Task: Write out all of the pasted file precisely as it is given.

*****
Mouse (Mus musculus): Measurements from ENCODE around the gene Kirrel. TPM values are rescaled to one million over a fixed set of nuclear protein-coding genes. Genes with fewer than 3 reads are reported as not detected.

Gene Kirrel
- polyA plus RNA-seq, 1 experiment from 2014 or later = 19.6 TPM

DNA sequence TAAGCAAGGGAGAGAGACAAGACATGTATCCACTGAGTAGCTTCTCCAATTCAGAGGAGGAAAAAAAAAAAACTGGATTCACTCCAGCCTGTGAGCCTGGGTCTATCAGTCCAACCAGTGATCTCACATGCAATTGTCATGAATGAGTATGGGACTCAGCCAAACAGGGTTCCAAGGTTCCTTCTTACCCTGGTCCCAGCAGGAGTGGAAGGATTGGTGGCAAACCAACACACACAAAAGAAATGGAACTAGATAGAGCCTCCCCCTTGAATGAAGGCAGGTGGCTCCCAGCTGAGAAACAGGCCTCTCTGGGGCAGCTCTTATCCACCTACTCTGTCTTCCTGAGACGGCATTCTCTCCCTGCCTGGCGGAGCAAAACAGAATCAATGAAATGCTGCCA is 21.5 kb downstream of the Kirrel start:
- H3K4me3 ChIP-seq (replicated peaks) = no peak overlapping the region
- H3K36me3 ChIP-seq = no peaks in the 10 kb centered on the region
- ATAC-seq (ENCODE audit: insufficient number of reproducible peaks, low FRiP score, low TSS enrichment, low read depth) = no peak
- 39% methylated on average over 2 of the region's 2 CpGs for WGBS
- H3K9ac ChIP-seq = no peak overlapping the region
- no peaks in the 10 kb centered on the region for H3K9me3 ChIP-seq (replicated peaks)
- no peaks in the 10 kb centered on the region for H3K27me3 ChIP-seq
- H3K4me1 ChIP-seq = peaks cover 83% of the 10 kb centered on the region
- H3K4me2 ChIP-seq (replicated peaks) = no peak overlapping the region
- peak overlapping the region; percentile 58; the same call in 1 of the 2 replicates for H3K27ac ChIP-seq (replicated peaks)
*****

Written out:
Mouse (Mus musculus): Measurements from ENCODE around the gene Kirrel. TPM values are rescaled to one million over a fixed set of nuclear protein-coding genes. Genes with fewer than 3 reads are reported as not detected.

Gene Kirrel
- polyA plus RNA-seq, 1 experiment from 2014 or later = 19.6 TPM

DNA sequence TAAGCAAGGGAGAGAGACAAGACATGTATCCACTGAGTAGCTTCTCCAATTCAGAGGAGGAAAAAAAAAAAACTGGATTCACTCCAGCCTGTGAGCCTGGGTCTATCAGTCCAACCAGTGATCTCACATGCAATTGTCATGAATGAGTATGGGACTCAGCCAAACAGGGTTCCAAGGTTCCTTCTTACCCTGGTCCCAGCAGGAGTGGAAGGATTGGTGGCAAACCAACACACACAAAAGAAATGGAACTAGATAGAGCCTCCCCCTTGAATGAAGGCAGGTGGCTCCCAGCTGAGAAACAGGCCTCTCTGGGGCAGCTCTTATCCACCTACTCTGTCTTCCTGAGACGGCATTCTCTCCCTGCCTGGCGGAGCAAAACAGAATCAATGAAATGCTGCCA is 21.5 kb downstream of the Kirrel start:
- H3K4me3 ChIP-seq (replicated peaks) = no peak overlapping the region
- H3K36me3 ChIP-seq = no peaks in the 10 kb centered on the region
- ATAC-seq (ENCODE audit: insufficient number of reproducible peaks, low FRiP score, low TSS enrichment, low read depth) = no peak
- 39% methylated on average over 2 of the region's 2 CpGs for WGBS
- H3K9ac ChIP-seq = no peak overlapping the region
- no peaks in the 10 kb centered on the region for H3K9me3 ChIP-seq (replicated peaks)
- no peaks in the 10 kb centered on the region for H3K27me3 ChIP-seq
- H3K4me1 ChIP-seq = peaks cover 83% of the 10 kb centered on the region
- H3K4me2 ChIP-seq (replicated peaks) = no peak overlapping the region
- peak overlapping the region; percentile 58; the same call in 1 of the 2 replicates for H3K27ac ChIP-seq (replicated peaks)